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Dams Harm More than Help

by John D. Sahr
Spokesman-Review, July 14, 2021

Graphic: Wild Chinook runs to the Lower Snake River as counted at the highest dam in place at the time. (1961-2020) I write in support of removal of the lower Snake River dams. These dams serve primarily to enable barge traffic to transport agricultural goods from the Inland Empire to Pacific Coast ports. The same region is served by rail transport; upgrading the rail capacity can easily meet the transportation needs.

While barge traffic is a reasonable use, these dams interfere with the life cycle of anadromous fish (salmon and steelhead), and produce relatively little electricity. One should also consider the desert country that is used for wheat production: that dry sagebrush steppe is a precious if austere habitat. It is also the case that the Palouse has suffered some of the highest topsoil loss in North America, due to agricultural activities.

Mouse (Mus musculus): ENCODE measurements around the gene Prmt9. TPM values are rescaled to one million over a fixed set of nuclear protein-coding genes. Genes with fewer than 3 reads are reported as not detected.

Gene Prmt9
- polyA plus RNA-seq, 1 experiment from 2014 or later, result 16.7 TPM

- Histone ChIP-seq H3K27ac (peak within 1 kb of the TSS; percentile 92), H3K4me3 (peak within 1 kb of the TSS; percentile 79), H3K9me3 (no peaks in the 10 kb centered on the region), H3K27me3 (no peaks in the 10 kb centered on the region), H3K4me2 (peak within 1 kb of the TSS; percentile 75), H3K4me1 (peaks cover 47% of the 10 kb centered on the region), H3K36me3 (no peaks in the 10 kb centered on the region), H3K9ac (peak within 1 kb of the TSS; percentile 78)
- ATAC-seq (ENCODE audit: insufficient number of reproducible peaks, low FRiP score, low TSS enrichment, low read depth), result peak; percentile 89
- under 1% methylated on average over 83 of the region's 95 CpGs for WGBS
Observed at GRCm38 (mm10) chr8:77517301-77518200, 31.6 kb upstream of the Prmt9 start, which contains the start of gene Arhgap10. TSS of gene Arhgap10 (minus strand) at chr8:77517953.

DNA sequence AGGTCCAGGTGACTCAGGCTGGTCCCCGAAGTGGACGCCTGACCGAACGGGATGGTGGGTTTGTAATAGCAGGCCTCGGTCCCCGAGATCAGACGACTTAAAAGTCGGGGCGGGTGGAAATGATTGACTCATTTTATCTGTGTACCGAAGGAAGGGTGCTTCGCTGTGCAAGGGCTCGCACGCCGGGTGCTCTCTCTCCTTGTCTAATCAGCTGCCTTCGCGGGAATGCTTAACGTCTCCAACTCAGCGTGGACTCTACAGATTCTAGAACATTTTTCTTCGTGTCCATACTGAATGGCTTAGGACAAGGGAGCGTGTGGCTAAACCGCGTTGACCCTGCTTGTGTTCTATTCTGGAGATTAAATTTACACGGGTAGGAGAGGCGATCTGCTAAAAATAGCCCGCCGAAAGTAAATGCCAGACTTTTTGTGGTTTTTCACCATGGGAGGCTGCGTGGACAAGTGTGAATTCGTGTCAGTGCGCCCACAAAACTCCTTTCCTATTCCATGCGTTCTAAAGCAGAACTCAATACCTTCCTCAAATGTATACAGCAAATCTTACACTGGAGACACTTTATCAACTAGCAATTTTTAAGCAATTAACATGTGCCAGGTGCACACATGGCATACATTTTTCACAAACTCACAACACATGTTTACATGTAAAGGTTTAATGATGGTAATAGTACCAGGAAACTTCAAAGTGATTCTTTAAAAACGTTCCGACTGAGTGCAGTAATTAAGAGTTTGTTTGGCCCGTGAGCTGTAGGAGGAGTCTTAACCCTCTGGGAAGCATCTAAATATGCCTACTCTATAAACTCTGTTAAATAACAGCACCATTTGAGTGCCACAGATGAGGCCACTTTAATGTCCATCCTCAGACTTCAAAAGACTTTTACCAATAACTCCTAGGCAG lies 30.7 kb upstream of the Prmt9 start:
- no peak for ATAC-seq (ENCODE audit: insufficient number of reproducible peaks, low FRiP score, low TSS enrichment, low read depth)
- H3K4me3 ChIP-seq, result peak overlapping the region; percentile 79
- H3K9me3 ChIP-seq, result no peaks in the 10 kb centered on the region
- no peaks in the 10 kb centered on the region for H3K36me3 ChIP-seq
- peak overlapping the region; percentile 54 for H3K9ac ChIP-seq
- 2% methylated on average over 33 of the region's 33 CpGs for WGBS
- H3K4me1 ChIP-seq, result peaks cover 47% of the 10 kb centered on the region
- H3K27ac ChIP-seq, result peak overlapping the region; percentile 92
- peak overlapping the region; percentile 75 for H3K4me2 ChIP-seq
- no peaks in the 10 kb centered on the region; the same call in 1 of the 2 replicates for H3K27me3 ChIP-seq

In the 1930s and 1940s, the surface water area in Washington state doubled due to irrigation and hydroelectric projects. This was a remarkable achievement, but it was achieved at the expense of prodigious salmon runs, and destruction of desert habitat. Considering the indisputable success of the removal of the two dams on the Elwha River, it is time to contemplate a graceful project of removing dams on the Snake and Columbia rivers.

John D. Sahr, Lake Forest Park, Washington
Dams Harm More than Help
Spokesman-Review, July 14, 2021

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